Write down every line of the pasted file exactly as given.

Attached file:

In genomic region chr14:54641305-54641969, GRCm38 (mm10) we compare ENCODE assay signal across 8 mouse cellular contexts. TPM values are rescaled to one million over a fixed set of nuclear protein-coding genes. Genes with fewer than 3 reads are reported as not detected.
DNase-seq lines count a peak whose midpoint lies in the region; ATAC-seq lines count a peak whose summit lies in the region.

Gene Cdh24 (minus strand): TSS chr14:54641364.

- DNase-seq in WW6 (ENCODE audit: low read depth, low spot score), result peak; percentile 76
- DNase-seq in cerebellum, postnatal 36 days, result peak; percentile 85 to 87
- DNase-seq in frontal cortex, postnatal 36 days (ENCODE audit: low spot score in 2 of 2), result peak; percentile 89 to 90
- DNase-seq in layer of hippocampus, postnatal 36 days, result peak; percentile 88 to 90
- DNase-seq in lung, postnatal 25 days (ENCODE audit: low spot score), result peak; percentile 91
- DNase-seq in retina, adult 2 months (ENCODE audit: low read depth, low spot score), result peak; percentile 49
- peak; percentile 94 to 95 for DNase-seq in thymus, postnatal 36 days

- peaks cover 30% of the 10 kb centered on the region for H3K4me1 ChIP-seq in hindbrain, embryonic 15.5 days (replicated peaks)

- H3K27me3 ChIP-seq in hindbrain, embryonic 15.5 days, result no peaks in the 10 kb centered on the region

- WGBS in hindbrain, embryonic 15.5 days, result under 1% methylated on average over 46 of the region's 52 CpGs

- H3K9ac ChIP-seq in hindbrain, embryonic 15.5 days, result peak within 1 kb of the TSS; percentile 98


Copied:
In genomic region chr14:54641305-54641969, GRCm38 (mm10) we compare ENCODE assay signal across 8 mouse cellular contexts. TPM values are rescaled to one million over a fixed set of nuclear protein-coding genes. Genes with fewer than 3 reads are reported as not detected.
DNase-seq lines count a peak whose midpoint lies in the region; ATAC-seq lines count a peak whose summit lies in the region.

Gene Cdh24 (minus strand): TSS chr14:54641364.

- DNase-seq in WW6 (ENCODE audit: low read depth, low spot score), result peak; percentile 76
- DNase-seq in cerebellum, postnatal 36 days, result peak; percentile 85 to 87
- DNase-seq in frontal cortex, postnatal 36 days (ENCODE audit: low spot score in 2 of 2), result peak; percentile 89 to 90
- DNase-seq in layer of hippocampus, postnatal 36 days, result peak; percentile 88 to 90
- DNase-seq in lung, postnatal 25 days (ENCODE audit: low spot score), result peak; percentile 91
- DNase-seq in retina, adult 2 months (ENCODE audit: low read depth, low spot score), result peak; percentile 49
- peak; percentile 94 to 95 for DNase-seq in thymus, postnatal 36 days

- peaks cover 30% of the 10 kb centered on the region for H3K4me1 ChIP-seq in hindbrain, embryonic 15.5 days (replicated peaks)

- H3K27me3 ChIP-seq in hindbrain, embryonic 15.5 days, result no peaks in the 10 kb centered on the region

- WGBS in hindbrain, embryonic 15.5 days, result under 1% methylated on average over 46 of the region's 52 CpGs

- H3K9ac ChIP-seq in hindbrain, embryonic 15.5 days, result peak within 1 kb of the TSS; percentile 98